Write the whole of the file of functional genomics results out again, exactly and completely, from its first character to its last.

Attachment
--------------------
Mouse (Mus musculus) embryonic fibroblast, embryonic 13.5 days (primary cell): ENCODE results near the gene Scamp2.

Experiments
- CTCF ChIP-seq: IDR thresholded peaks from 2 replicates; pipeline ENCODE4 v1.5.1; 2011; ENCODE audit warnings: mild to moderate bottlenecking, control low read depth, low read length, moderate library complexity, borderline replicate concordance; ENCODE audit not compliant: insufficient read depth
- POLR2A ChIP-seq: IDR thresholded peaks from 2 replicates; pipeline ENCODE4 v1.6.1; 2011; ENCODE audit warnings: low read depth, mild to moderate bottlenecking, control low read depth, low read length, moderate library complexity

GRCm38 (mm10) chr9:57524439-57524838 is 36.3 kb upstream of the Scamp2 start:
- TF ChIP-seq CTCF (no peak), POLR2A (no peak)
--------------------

Mouse (Mus musculus) embryonic fibroblast, embryonic 13.5 days (primary cell): ENCODE results near the gene Scamp2.

Experiments
- CTCF ChIP-seq: IDR thresholded peaks from 2 replicates; pipeline ENCODE4 v1.5.1; 2011; ENCODE audit warnings: mild to moderate bottlenecking, control low read depth, low read length, moderate library complexity, borderline replicate concordance; ENCODE audit not compliant: insufficient read depth
- POLR2A ChIP-seq: IDR thresholded peaks from 2 replicates; pipeline ENCODE4 v1.6.1; 2011; ENCODE audit warnings: low read depth, mild to moderate bottlenecking, control low read depth, low read length, moderate library complexity

GRCm38 (mm10) chr9:57524439-57524838 is 36.3 kb upstream of the Scamp2 start:
- TF ChIP-seq CTCF (no peak), POLR2A (no peak)